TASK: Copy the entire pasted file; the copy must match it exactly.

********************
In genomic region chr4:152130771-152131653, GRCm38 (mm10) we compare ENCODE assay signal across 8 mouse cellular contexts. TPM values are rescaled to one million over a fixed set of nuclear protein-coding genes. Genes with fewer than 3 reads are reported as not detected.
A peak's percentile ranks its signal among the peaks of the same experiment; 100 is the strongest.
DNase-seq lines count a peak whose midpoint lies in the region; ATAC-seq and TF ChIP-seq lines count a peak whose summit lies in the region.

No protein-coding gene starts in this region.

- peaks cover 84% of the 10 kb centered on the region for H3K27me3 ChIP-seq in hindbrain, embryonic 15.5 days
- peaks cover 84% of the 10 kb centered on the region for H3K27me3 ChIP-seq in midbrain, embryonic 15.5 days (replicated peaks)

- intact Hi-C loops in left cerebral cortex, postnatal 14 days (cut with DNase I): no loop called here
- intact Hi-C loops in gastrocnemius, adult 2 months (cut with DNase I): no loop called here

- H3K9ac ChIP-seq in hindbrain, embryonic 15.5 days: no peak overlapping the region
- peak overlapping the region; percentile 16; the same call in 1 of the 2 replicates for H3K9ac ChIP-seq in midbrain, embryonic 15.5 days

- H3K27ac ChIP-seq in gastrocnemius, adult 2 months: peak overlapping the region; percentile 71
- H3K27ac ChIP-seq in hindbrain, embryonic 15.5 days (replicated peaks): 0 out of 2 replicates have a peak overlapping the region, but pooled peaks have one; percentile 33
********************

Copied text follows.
In genomic region chr4:152130771-152131653, GRCm38 (mm10) we compare ENCODE assay signal across 8 mouse cellular contexts. TPM values are rescaled to one million over a fixed set of nuclear protein-coding genes. Genes with fewer than 3 reads are reported as not detected.
A peak's percentile ranks its signal among the peaks of the same experiment; 100 is the strongest.
DNase-seq lines count a peak whose midpoint lies in the region; ATAC-seq and TF ChIP-seq lines count a peak whose summit lies in the region.

No protein-coding gene starts in this region.

- peaks cover 84% of the 10 kb centered on the region for H3K27me3 ChIP-seq in hindbrain, embryonic 15.5 days
- peaks cover 84% of the 10 kb centered on the region for H3K27me3 ChIP-seq in midbrain, embryonic 15.5 days (replicated peaks)

- intact Hi-C loops in left cerebral cortex, postnatal 14 days (cut with DNase I): no loop called here
- intact Hi-C loops in gastrocnemius, adult 2 months (cut with DNase I): no loop called here

- H3K9ac ChIP-seq in hindbrain, embryonic 15.5 days: no peak overlapping the region
- peak overlapping the region; percentile 16; the same call in 1 of the 2 replicates for H3K9ac ChIP-seq in midbrain, embryonic 15.5 days

- H3K27ac ChIP-seq in gastrocnemius, adult 2 months: peak overlapping the region; percentile 71
- H3K27ac ChIP-seq in hindbrain, embryonic 15.5 days (replicated peaks): 0 out of 2 replicates have a peak overlapping the region, but pooled peaks have one; percentile 33